‘Te pasas’ – Meaning & Translation

Quick answer – te pasas‘ is a Mexican expression often heard in everyday conversation, particularly between friends and family. It’s the perfect way to tell your friends that they’ve ‘gone too far‘ or ‘overstepped the mark‘!

The Royal Spanish Academy defines ‘pasar’ as to go further than a certain or determined point.

Similarly, the reflexive verb ‘pasarse‘ and the conjugation ‘te pasas‘ are used when someone goes past an acceptable limit, either in action or word (eek!).

Different uses / meanings of ‘te pasas‘ in spanish

This expression is mainly used in informal settings and normally means something along the lines of ‘You’ve gone too far‘.

It can be used in the following circumstances –

  • Jokingly amongst friends

  • As a way to warn someone that something they’ve said could be perceived as offensive

  • Used in anger when you feel that someone has truly overstepped the mark / spoken out of turn

Jokingly amongst friends

In this context, ‘te pasas‘ can be used when a friend says something mildly offensive or insulting, maybe even taking a friendly dig at a pal.

José Luis – ¡No manches, wey! Eduardo parece payaso en ese traje de colores.

Manuel – Jaja, ¡te pasas, wey!

José Luis – No way*, dude! Edward looks like a clown in that colorful suit.

Manuel – Haha, don’t be rude, man!

*Erika’s note – be sure to check out our article on all the different ways to say ‘no way’ in Spanish! Trust me when I say that it’s chock-full of useful info!

As a warning

Te pasas‘ can also be used as a sort of verbal warning.

This use of ‘te pasas‘ has more “serious” undertones and is normally intended to warn someone that they’ve said something offensive.

Alberto – Si te pasas con tu novia, te va a cortar.

Óscar – Sí, ya lo sé.

Alberto – If you treat your girlfriend badly, she’s gonna break up with you.

Óscar – Yeah, I know.

Used in anger

When used in anger, the speaker is usually telling their interlocuter that they’ve said something offensive!

If you hear ‘te pasas‘ spoken in anger, you’d do well to apologize or to try to make amends (‘hacer las paces‘)!

Mamá – ¡Te pasas! ¡Estás castigada sin salir!

Hija – Lo siento mucho, no lo vuelvo a hacer.

Mum – You’ve gone too far this time! You’re grounded!

Daughter – I’m so sorry, I won’t do it again.

No te pases‘ meaning

This expression (known as a “negative imperative” or “negative command”) is used when you think that someone is about to say something offensive or overstep the mark.

It’s often used as a means of warning someone that they’re angry and could accidentally say something rude!

I often hear my ‘suegra‘ using this phrase with her daughters –

Hija – Mamá, está bien gacha (‘disgusting‘) la sopa.

Suegra – ¡No te pases!

Daughter – Mum, the soup is disgusting.

Mother-in-law – Don’t be so rude!

Note that the verb (‘te pases‘) ends with ‘es‘ instead of ‘as‘. This is because negative tú commands are formed using the present subjunctive in Spanish –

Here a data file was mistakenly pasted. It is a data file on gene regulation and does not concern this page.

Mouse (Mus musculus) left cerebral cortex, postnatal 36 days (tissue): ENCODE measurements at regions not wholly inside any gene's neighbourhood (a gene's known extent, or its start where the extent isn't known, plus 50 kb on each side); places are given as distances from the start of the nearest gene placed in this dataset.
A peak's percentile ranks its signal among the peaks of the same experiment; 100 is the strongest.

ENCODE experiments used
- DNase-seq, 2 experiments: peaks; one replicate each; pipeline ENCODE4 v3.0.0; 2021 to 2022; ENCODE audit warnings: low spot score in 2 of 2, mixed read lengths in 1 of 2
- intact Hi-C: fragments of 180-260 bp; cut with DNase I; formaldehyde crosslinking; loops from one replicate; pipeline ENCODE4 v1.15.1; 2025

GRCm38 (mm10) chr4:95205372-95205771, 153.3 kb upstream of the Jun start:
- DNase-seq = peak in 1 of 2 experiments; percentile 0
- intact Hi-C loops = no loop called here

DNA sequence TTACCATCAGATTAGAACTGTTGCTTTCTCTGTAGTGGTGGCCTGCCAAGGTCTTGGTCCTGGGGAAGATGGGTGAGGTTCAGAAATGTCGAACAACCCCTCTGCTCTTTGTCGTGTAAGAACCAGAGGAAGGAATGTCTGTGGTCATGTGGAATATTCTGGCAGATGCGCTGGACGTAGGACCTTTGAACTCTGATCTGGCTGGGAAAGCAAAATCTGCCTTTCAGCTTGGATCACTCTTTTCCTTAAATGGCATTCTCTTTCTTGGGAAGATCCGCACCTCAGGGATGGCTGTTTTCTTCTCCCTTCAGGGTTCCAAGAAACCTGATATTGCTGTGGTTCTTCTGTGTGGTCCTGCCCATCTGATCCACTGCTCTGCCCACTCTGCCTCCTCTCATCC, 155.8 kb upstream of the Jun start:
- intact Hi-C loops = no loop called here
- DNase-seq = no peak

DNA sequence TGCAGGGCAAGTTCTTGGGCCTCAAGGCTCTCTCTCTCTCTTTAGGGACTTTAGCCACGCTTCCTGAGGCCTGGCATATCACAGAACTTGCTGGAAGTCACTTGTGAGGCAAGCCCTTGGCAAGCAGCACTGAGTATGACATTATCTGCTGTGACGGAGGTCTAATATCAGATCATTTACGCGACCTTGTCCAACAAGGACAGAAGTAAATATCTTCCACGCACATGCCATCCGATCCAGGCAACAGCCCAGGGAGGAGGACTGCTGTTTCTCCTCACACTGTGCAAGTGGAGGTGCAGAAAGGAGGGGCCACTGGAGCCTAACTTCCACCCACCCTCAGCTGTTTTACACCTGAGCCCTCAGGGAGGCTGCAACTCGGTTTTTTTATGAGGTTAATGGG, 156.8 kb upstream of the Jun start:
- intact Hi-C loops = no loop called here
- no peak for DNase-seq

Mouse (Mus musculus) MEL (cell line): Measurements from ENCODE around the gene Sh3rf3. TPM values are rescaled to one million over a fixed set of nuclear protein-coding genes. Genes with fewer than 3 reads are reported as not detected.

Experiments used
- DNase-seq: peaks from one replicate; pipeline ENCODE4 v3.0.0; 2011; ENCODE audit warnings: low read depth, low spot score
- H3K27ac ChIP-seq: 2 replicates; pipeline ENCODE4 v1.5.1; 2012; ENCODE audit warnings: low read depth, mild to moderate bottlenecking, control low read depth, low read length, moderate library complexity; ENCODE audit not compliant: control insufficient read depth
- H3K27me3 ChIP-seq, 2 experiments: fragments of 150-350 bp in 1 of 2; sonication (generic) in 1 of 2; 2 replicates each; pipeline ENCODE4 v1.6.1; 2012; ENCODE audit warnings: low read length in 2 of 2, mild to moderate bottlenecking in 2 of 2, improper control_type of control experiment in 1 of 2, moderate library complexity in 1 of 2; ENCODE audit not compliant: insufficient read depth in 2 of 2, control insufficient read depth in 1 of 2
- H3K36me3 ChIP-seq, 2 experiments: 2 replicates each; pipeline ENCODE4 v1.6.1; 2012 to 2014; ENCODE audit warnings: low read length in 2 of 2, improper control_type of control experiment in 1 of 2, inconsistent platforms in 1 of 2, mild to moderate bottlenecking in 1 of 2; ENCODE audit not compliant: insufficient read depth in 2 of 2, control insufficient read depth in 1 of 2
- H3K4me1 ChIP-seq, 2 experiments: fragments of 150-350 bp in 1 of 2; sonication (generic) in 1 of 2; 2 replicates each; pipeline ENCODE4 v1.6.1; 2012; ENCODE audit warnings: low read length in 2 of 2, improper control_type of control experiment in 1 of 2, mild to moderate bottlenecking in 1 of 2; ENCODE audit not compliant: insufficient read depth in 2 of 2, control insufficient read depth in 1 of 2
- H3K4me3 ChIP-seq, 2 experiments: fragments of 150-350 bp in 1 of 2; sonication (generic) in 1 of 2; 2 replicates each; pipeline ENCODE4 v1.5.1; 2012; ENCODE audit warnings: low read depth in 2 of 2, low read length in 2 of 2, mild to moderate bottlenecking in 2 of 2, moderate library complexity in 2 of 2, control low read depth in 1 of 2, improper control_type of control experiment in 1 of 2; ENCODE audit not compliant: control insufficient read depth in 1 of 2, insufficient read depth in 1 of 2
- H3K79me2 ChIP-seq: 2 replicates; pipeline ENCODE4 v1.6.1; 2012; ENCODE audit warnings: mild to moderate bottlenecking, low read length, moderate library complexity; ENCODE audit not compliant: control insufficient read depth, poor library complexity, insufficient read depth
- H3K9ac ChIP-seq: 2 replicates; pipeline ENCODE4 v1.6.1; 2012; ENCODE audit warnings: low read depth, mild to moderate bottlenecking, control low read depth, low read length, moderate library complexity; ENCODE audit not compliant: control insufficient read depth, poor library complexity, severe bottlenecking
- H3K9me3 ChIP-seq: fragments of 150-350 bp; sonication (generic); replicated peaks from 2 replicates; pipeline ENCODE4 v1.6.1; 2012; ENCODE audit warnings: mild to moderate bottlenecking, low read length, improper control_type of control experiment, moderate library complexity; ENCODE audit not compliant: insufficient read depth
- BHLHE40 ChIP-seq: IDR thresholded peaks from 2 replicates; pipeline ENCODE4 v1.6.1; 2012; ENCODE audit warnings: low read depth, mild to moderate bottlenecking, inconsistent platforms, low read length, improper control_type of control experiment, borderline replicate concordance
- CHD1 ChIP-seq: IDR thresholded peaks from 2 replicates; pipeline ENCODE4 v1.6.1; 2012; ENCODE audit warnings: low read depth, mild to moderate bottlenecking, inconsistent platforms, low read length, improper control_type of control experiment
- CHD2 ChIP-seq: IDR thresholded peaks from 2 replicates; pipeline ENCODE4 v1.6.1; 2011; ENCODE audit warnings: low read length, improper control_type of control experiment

¡No corras! = Don’t run!

¡No comas eso! = Don’t eat that!

¡No te pases! = Don’t be rude!

Te pasas‘ vs ‘se pasan

The difference between ‘te pasas‘ and ‘se pasan‘ is that ‘te pasas‘ refers to one person and ‘se pasan‘ refers to a group of people (2 or more).

Pasarse‘ is a reflexive verb, a verb in which the subject (the person DOING the action) and the object (the person RECEIVING the action) are the same.

Another example would be ‘lavarse‘, which literally means ‘to wash oneself‘.

Being a reflexive verb, a reflexive pronoun always goes before the verb in simple present conjugations –

Me paso

Te pasas

Se pasa

Nos pasamos

Se pasan

Here are a few more examples –

¿Me estoy pasando de lanza, verdad?

I’m being rude, aren’t I?

¡Ya se súper pasó!

He already went way too far!

Meaning of ‘te pasas de lanza’ / ‘te pasas de la raya‘ / ‘te pasas de listo

Te pasas de lanza

This one’s extremely common in Mexico and I often hear it when travelling on the metro in Mexico City.

It’s more colloquial than ‘te pasas‘ and should therefore only be used in more “familiar” settings, normally with good friends and family!

Interestingly, this phrase supposedly comes from a chapter in the epic tale Don Quixote in which the eponymous main character attacks 30-40 windmills with his lance!

Te pasas de la raya

Te pasas de la raya‘ is considered a more “correct” phrase, and is more likely to be used by mothers / fathers than it is within your friendship group.

It can be used in both formal and informal settings.

Te pasas de listo

Another variation of the phrase is ‘te pasas de listo‘; ‘listo‘ means ‘smart‘ in spanish, so this phrase roughly translates as ‘you’re being a smarty-pantsORyou’re being abusive‘ (i.e., taking advantage of your intelligence)!

Te pasas‘ pronunciation

There are no hidden surprises when pronouncing ‘te pasas‘, just remember that the stress is on the first two letters of ‘pasa‘ (‘te PAsas‘)

/ teh pah-sas /

Final thoughts

That’s all for today, folks!

Hopefully you´ll now know exactly what to do the next time you’re on the receiving end of a ‘te pasas‘!

If you want to know more colloquial Mexican spanish then our article on the ever-popular ándale isn’t a bad place to start!

¡Hasta pronto!

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